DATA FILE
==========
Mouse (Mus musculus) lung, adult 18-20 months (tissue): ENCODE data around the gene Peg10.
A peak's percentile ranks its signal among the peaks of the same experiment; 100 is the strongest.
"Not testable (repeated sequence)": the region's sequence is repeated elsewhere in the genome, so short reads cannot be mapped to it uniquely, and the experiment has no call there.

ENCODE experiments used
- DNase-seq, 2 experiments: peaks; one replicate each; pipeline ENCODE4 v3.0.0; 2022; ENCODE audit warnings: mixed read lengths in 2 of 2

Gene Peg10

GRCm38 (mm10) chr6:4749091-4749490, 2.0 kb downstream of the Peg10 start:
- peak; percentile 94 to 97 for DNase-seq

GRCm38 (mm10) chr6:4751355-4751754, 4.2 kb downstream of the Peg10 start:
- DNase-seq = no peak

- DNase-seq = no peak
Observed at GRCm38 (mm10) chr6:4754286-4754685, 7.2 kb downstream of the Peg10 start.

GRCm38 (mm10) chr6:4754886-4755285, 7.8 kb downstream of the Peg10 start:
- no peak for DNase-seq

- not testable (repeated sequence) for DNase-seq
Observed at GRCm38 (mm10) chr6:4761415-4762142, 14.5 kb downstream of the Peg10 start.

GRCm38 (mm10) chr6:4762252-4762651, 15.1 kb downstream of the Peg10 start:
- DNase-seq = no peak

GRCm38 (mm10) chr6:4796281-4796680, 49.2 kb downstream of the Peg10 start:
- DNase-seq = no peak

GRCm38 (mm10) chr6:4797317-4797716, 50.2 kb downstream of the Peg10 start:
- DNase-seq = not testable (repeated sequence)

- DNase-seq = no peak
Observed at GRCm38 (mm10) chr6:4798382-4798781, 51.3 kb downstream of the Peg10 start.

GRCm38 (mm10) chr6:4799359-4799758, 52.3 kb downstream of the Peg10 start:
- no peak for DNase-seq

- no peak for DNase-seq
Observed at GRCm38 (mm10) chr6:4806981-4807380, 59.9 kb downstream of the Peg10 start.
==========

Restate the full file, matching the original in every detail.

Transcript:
Mouse (Mus musculus) lung, adult 18-20 months (tissue): ENCODE data around the gene Peg10.
A peak's percentile ranks its signal among the peaks of the same experiment; 100 is the strongest.
"Not testable (repeated sequence)": the region's sequence is repeated elsewhere in the genome, so short reads cannot be mapped to it uniquely, and the experiment has no call there.

ENCODE experiments used
- DNase-seq, 2 experiments: peaks; one replicate each; pipeline ENCODE4 v3.0.0; 2022; ENCODE audit warnings: mixed read lengths in 2 of 2

Gene Peg10

GRCm38 (mm10) chr6:4749091-4749490, 2.0 kb downstream of the Peg10 start:
- peak; percentile 94 to 97 for DNase-seq

GRCm38 (mm10) chr6:4751355-4751754, 4.2 kb downstream of the Peg10 start:
- DNase-seq = no peak

- DNase-seq = no peak
Observed at GRCm38 (mm10) chr6:4754286-4754685, 7.2 kb downstream of the Peg10 start.

GRCm38 (mm10) chr6:4754886-4755285, 7.8 kb downstream of the Peg10 start:
- no peak for DNase-seq

- not testable (repeated sequence) for DNase-seq
Observed at GRCm38 (mm10) chr6:4761415-4762142, 14.5 kb downstream of the Peg10 start.

GRCm38 (mm10) chr6:4762252-4762651, 15.1 kb downstream of the Peg10 start:
- DNase-seq = no peak

GRCm38 (mm10) chr6:4796281-4796680, 49.2 kb downstream of the Peg10 start:
- DNase-seq = no peak

GRCm38 (mm10) chr6:4797317-4797716, 50.2 kb downstream of the Peg10 start:
- DNase-seq = not testable (repeated sequence)

- DNase-seq = no peak
Observed at GRCm38 (mm10) chr6:4798382-4798781, 51.3 kb downstream of the Peg10 start.

GRCm38 (mm10) chr6:4799359-4799758, 52.3 kb downstream of the Peg10 start:
- no peak for DNase-seq

- no peak for DNase-seq
Observed at GRCm38 (mm10) chr6:4806981-4807380, 59.9 kb downstream of the Peg10 start.